Random Drug Testing to Reduce the Incidence of Addiction in Anesthesia Residents: Preliminary Results from One Program

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DOI: 10.1213/ane.0b013e318176fefa · Source: PubMed
Abstract
Substance abuse occurs in approximately 1%-2% of anesthesia residents and nearly 80% of programs have had one or more resident (s) with such a problem. Education and control efforts have failed to reduce the frequency of substance abuse. Anesthesia providers have a professional obligation to be drug-free for the well being of their patients. We have instituted a program of preplacement and random urine testing of residents in anesthesiology in an attempt to decrease the incidence of substance abuse. We demonstrate that such a program is feasible, despite logistic and cultural obstacles. Larger multi-institutional studies will be required to determine whether instituting a program of random urine testing decreases the incidence of substance abuse in anesthesiology residents.
Economics, Education, and Policy
Section Editor: Franklin Dexter
Special Article
Random Drug Testing to Reduce the Incidence of
Addiction in Anesthesia Residents: Preliminary Results
from One Program
Michael G. Fitzsimons, MD
Keith H. Baker, MD, PhD
Edward Lowenstein, MD
Warren M. Zapol, MD
Substance abuse occurs in approximately 1%–2% of anesthesia residents and nearly
80% of programs have had one or more resident (s) with such a problem. Education
and control efforts have failed to reduce the frequency of substance abuse.
Anesthesia providers have a professional obligation to be drug-free for the well
being of their patients. We have instituted a program of preplacement and random
urine testing of residents in anesthesiology in an attempt to decrease the incidence
of substance abuse. We demonstrate that such a program is feasible, despite logistic
and cultural obstacles. Larger multi-institutional studies will be required to
determine whether instituting a program of random urine testing decreases the
incidence of substance abuse in anesthesiology residents.
(Anesth Analg 2008;107:630 –5)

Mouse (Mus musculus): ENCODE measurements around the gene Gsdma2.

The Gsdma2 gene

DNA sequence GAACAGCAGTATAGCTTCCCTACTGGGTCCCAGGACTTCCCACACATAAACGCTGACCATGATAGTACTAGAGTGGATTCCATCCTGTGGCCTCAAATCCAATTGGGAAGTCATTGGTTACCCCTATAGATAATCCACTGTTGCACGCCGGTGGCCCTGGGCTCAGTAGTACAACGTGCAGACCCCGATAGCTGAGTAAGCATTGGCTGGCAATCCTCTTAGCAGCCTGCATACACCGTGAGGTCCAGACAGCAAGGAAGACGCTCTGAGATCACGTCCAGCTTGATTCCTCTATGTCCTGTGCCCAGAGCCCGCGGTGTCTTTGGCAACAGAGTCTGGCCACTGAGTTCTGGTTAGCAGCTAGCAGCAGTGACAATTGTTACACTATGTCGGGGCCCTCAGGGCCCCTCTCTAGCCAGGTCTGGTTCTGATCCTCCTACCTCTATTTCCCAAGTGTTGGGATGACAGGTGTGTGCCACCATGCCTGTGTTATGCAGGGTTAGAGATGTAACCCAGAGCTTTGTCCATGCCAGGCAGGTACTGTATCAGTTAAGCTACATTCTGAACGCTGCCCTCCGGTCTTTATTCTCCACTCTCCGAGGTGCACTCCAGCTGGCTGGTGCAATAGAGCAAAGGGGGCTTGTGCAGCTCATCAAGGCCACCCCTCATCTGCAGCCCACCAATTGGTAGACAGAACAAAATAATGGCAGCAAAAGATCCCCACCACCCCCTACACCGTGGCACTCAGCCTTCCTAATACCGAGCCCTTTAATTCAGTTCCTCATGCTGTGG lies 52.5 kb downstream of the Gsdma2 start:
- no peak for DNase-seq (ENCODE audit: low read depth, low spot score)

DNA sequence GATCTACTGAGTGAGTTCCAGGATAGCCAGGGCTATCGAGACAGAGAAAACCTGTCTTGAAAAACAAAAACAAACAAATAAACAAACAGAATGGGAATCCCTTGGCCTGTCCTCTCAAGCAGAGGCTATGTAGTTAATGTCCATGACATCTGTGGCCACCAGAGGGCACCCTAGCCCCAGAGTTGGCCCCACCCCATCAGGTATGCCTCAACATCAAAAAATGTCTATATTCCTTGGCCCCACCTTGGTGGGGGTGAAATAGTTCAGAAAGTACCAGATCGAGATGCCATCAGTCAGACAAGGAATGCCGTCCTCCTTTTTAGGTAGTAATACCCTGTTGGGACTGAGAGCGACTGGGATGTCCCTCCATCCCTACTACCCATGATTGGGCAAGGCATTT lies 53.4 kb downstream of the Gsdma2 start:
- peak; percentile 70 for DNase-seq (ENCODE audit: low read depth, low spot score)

The incidence of substance abuse, including alcohol,
among physicians is unknown.
1
The incidence of
substance abuse by anesthesiologists in training or in
practice is also uncertain. Although the incidence of
alcohol abuse among physicians appears to be no
more prevalent than among other professionals, phy-
sicians may display a higher misuse of prescription
opioids. Anesthesiology residents appear to have one
of the highest known incidences of addiction to phar-
maceutical substances of all groups of health care
providers. The incidence of substance abuse is esti-
mated as 1.6% of anesthesiology residents in the
United States.
2
This high incidence of substance abuse
is believed due to a combination of workplace stress
inherent in commencing this demanding profession
(i.e., assuming responsibility for the safe induction,
maintenance, and emergence of the anesthetized, para-
lyzed, often critically ill surgical patient), theorized second-
hand occupational exposure and sensitization to the
effect of opioids,
3,4
and the ready availability of potent
drugs used to anesthetize patients (particularly nar-
cotics). Collins et al.’s
5
survey of 111 training pro-
grams in 2005 reported that 80% of programs had
experience with trainee impairment, primarily opioid
abuse. Nineteen percent of programs reported at least
one death due to overdose or suicide between 1991
and 2001. The highest risk of drug-related death for
anesthesiologists is within the first 5 years after
completion of medical school.
6
Residents in anesthesia
are over-represented in the Medical Association of Geor-
gia’s Impaired Physicians Program.
7
Additionally, an-
esthesiology residents and attending anesthesiologists